Desert Thunder Wildlife Animal Sanctuary & Eco-Center

Desert Thunder Animal Sanctuary & Eco-Center coming 2022

Liberty Park Charities, Inc. is currently working on Desert Thunder Animal Sanctuary & Ecology Theme Park a non-government park that will depend on the assistance of sponsors, donors and supporters.

Our mission at Liberty Park is to positively impact the environment with wildlife preservation and ecological conservation by building an animal sanctuary, a forest in the desert and a cactus farm.

The animals at Desert Thunder will include Wild Horses, Mustangs, Burros, Mexican Grey Wolves, Black Footed Ferrets and Captive Exotics.

WHY Captive Exotics?

Because the majority of states do not keep accurate records of exotic animals entering their state, it is impossible to determine exactly how many exotic animals are privately held as pets, but the number is estimated to be quite high. An estimated 5,000 tigers alone are held by private individuals.

The American Veterinary Medical Association, the United States Department of Agriculture (USDA), and the Centers for Disease Control and Prevention (CDC) have all expressed opposition to the possession of certain exotic animals by individuals. Exotic animals — lions, tigers, wolves, bears, reptiles, non-human primates — belong in their natural habitats and not in the hands of private individuals as “pets.”

Exotic animals do not make good companions. They require special care, housing, diet, and maintenance that the average person cannot provide. When in the hands of private individuals, the animals suffer due to poor care. They also pose safety and health risks to their owners and any person coming into contact with them. By their very nature, these animals are wild and potentially dangerous and, as such, do not adjust well to a captive environment.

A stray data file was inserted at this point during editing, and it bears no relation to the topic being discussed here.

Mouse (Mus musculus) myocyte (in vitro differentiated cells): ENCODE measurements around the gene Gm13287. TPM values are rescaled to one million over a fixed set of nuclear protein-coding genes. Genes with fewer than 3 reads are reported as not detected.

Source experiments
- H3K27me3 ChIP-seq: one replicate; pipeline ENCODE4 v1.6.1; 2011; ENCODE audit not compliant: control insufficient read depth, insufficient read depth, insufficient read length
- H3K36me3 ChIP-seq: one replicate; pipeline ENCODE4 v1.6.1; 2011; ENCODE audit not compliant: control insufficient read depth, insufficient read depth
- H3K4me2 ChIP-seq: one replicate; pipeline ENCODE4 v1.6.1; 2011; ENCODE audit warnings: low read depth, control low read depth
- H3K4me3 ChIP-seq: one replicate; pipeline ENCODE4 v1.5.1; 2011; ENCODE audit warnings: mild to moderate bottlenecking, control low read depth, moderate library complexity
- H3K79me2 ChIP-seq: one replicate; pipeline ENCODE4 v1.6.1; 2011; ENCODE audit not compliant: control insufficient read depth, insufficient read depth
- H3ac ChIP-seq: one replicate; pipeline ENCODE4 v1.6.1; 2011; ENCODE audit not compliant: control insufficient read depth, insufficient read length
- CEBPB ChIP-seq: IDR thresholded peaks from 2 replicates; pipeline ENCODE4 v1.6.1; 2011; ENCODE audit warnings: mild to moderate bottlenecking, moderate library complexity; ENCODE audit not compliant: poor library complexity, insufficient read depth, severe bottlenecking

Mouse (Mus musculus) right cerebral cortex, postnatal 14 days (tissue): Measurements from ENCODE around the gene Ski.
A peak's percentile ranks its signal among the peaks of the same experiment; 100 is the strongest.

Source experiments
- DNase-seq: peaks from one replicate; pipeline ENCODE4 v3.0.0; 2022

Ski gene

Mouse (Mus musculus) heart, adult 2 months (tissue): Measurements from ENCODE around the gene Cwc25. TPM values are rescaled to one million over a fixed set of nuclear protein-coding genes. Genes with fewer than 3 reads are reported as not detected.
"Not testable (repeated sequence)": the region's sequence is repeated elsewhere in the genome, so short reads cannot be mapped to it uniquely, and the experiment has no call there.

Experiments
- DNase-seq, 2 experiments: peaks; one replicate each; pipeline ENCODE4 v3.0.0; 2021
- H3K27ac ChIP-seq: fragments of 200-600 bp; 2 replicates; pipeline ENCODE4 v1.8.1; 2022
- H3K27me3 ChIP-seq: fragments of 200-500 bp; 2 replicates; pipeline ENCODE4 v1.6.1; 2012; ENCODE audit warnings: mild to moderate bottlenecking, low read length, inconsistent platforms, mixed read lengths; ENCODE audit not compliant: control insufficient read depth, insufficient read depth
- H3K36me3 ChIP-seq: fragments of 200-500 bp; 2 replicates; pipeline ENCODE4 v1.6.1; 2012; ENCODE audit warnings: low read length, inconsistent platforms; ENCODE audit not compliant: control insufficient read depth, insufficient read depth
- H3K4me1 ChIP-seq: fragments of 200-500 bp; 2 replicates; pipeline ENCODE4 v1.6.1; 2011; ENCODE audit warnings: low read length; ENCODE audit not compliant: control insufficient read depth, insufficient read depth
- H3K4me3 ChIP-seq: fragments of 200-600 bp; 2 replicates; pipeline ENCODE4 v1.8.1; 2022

Individuals possessing exotic animals often attempt to change the nature of the animal rather than the nature of the care provided. Such tactics include confinement in small, barren enclosures, chaining, beating “into submission,” or even painful mutilations, such as declawing and tooth removal.

A largely unregulated trend is the hybrid breeding of wild cats with house cats, with predictably disastrous consequences. It is expensive and difficult to keep wild animals in captivity. These animals oftentimes live in inhumane conditions, and pose a serious threat to public safety.

If and when the individual realizes he/she can no longer care for an exotic pet, he/she usually turns to zoos and other institutions such as sanctuaries to relieve him/her of the responsibility. However, all the zoos and accredited institutions could not possibly accommodate the number of unwanted exotic animals. Consequently, the majority of these animals are euthanized, abandoned, or doomed to live in deplorable conditions.

There is no wild animal census in the United States, and many states have lax oversight, so any estimates about the population of wild animals in captivity is at best an educated guess. We do know that common animals kept as pets include lions, tigers, cougars, ocelots, servals, wolves, bears, alligators, snakes and nonhuman primates like chimpanzees. These are wild animals, who are dangerous by nature and cannot be domesticated.

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Desert Thunder Wildlife Animal Sanctuary will provide life-long homes for captive exotic animals previously abused, abandoned, or illegally kept in an attempt to educate the public about causes and solutions.